- Cooking the rice cakes: When the stock in boiling, add the rice cakes and cook for 8 to 10 minutes, until they are soft. Make sure to stir frequently to prevent the rices cakes from sticking together or to the bottom of the bottom.
- Cooking the fish cakes: Chop the fish cakes into bite size pieces and add them to the pot. Cook for 4 minutes.
- Serving tteokbokki: Turn the heat off and add the sesame oil and scallions. Stir and serve tteokbokki in a bowl with sesame seeds on top (optional).
Spicy, nutty, savory, sweet and super filling – I promise it’s going to be a hit!
Shopping for Tteokbokki Ingredients
While the flavor profile may seem exotic and slightly intimidating to attempt for the first time, let me assure you that getting the taste right at home is a breeze!
And, since the lion’s share of the flavor in this spicy tteokbokki sauce is due to Korean chili paste, you’re definitely going to want to pick up some gochujang.
It’s the trademark red, thick, spicy and sweet paste – made of chilis, fermented soybeans, glutinous rice, and salt – that provides the backbone to many Korean dishes.
You can pretty easily find most of the other ingredients you’ll want to have handy in your pantry for this yummy tteokbokki recipe on Amazon:
- Gochugaru (powdered Korean chili pepper flakes)
- Anchovy soup stock
- Dried kelp
- Sesame oil
- Korean rice cakes
It’s amazing how much flavor you’ll get for your own homemade tteokbokki sauce from a relatively short ingredients list!
Is tteokbokki vegan?
This tteokbokki recipe is not vegan.
That said, if you’d like to make a vegan version it can totally be done with minimal hassle!
Simply use plain water in place of the anchovy stock – and omit the Korean fish cakes altogether – to make your own tteokbokki recipe entirely plant based.
While I find that the anchovy broth really fills out the flavor profile, I tried making a vegan version (with just water) at home – and it was wonderfully delicious!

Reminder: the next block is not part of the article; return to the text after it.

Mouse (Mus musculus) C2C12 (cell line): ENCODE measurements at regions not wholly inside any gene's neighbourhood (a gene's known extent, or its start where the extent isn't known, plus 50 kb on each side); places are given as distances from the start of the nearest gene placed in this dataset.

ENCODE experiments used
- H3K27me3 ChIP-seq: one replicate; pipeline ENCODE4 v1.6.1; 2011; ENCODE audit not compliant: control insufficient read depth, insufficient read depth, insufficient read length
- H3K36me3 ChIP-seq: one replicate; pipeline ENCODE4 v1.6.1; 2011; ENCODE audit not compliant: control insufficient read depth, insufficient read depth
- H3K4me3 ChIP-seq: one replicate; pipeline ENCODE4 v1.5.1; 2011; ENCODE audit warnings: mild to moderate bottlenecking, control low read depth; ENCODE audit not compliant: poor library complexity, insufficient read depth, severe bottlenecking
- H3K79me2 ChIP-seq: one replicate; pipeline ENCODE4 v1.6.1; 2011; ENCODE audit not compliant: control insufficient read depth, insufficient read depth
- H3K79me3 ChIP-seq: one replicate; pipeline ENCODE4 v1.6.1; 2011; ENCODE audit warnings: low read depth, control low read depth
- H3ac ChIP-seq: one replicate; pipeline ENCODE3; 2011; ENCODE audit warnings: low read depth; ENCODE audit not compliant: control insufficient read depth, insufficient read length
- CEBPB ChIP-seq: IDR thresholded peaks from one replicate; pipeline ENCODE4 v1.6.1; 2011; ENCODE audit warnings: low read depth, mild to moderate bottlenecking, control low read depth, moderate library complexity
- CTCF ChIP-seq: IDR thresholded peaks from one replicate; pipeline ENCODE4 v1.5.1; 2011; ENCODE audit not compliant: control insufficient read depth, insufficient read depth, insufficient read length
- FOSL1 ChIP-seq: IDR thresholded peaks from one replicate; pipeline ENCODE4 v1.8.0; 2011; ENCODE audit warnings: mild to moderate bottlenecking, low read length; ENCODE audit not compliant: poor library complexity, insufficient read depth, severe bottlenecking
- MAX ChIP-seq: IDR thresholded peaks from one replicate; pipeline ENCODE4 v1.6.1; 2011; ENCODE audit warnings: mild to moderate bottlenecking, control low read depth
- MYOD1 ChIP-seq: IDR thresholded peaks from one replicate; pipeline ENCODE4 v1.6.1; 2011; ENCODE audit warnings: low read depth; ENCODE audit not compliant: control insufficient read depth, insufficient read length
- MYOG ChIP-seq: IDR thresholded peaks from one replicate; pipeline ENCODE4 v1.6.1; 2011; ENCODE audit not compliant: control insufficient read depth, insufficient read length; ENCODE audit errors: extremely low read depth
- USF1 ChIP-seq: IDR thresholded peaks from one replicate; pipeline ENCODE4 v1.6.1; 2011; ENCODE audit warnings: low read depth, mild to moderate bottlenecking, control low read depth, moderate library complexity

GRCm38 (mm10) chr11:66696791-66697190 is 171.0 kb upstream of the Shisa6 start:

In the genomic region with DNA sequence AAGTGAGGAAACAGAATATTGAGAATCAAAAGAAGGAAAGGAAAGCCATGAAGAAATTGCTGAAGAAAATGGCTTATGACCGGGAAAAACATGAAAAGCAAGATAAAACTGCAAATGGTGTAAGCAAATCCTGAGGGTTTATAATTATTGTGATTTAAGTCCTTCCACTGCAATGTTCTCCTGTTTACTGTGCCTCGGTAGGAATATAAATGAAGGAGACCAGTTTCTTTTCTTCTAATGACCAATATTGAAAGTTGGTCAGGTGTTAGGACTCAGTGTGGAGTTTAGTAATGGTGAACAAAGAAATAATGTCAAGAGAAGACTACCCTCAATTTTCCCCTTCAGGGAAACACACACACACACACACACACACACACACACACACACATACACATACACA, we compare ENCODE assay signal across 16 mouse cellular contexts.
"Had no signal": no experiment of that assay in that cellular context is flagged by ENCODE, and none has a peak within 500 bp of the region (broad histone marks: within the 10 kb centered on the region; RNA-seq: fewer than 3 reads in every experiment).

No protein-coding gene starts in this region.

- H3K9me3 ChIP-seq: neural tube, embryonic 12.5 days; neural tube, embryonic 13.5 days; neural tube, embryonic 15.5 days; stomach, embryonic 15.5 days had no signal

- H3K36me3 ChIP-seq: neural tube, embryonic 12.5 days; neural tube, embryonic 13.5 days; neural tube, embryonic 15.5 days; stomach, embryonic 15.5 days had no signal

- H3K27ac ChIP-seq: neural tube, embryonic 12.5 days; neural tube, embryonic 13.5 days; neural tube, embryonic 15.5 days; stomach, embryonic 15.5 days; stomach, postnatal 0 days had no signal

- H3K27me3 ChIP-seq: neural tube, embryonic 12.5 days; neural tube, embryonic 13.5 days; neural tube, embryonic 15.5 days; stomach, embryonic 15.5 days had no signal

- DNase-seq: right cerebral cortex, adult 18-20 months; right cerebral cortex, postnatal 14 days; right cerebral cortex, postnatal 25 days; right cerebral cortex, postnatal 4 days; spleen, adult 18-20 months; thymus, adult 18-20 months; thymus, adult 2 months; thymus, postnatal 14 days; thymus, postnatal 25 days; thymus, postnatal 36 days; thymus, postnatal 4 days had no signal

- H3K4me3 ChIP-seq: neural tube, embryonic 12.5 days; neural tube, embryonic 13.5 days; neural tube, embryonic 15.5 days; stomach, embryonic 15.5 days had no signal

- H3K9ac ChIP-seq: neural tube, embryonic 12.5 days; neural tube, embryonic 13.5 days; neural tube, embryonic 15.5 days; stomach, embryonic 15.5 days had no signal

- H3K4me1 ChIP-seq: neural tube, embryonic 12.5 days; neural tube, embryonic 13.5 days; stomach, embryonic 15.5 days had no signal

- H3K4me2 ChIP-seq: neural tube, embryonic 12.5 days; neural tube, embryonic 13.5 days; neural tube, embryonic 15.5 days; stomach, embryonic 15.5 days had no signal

It’s so cool when recipes can be easily tweaked so everyone can enjoy them!
More Easy, Tasty Korean Recipes
Looking to create a Korean inspired feast for dinner? Here are some of my favorite recipes:
- Korean Sticky Chicken
- Vegan Jajangmyeon (Korean Noodles With Black Bean Sauce)
- Doenjang Jjigae (Korean Soybean Paste Stew)
- Cucumber Kimchi
- Kimchi Udon Stir Fry
- Korean Kimchi Soup
- 25 Asian Side Dishes
- 27 Japanese Recipes You Can Make at Home
- 29 Tofu Recipes That Will Make You Rethink Meat
Did you like this Tteokbokki Recipe? Are there changes you made that you would like to share? Share your tips and recommendations in the comments section below!Print
Tteokbokki – Spicy Korean Rice Cakes
A delicious and incendiary Korean rice cakes recipe. Add this spicy tteokbokki to your steady rotation at home!
- Prep Time: 10 mins
- Cook Time: 24 mins
- Total Time: 34 minutes
- Yield: 4 small servings 1x
- Category: Main
- Method: Stove Top
- Cuisine: Korean
- 1 pound tteokbokki (Korean rice cakes)
- 3½ cups anchovy stock (or water)
- 6 x 6 inch piece dried kelp
- 3 tablespoons gochujang (Korean red chili paste)
- 1 tablespoon gochugaru (Korean chili pepper flakes)
- 1 tablespoon soy sauce
- 1 tablespoon sugar
- 4 ounces Korean fish cake, rinsed, patted dry and sliced into bite sized pieces
- 1 teaspoon sesame oil
- 3 scallions, chopped
- Sesame seeds (optional)
- Soak rice cakes in water for 10-15 minutes (This step is for rice cakes that are hard. Skip this step if they are already soft).
- In a medium size pot over high heat, add anchovy stock and dried kelp and bring to a boil. Once boiling, lower the heat to low and simmer for 10 minutes, uncovered.
- Remove kelp. Stir in gochujang, gochugaru, soy sauce and sugar – and bring back to a boil.
- Add rice cakes and cook for 8-10 minute, stirring frequently until they are soft.
- Add fish cake and cook for 4 minutes, stirring frequently.
- Turn off the heat and stir in sesame oil. Add scallions, stir and transfer to a bowl. Sprinkle sesame seeds on top (optional) and serve.
Tteokbokki is best served immediately after cooking. While the spicy Korean rice cakes can be stored in the fridge for 2-3 days, they will naturally get hard when they cool down. Definitely better fresh!
Keywords: spicy, mochi, Asian